Living organ donation should be recognized as an ethical compromise to the principle of nonmaleficence (doing no harm), given the risks healthy donors are allowed to assume. Living organ donation should be reserved for situations in which there is no acceptable alternative. Increasing the availability of cadaveric organs is most desirable, since it would decrease (although probably not eliminate) the need for living organ transplantation and would provide organs (ie, hearts) that could not otherwise be obtained. We propose the development of an incentive-based Advance-Directive Organ Registry, in which all adults are encouraged to register their advance directive regarding organ donations. Those individuals agreeing to permit usable organs to be taken at the time of death would receive priority for organs generated by the program, should a transplant become necessary when there is a shortage of organs. The proposed Advance-Directive Organ Registry is firmly founded on the principles of autonomy, beneficence, and justice.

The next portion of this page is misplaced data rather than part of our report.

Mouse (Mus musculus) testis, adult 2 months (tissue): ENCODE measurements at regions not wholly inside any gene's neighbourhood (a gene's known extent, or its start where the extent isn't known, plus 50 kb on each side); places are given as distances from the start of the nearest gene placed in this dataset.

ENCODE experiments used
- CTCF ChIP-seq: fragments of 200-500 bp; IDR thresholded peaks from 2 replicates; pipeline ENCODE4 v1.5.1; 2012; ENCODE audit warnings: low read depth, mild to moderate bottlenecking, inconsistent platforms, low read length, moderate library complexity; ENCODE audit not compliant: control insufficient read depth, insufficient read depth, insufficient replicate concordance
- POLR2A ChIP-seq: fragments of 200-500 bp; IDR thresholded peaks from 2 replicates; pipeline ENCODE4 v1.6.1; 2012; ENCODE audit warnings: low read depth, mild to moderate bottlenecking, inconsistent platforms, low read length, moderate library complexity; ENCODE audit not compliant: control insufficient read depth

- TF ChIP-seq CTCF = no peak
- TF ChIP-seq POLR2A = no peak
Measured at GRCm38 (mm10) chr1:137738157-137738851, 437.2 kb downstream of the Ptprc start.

(Arch Intern Med. 1992;152:1484-1488)
Kleinman I, Lowy FH. Ethical Considerations in Living Organ Donation and a New ApproachAn Advance-Directive Organ Registry. Arch Intern Med. 1992;152(7):1484–1488. doi:10.1001/archinte.1992.00400190104020
Customize your JAMA Network experience by selecting one or more topics from the list below.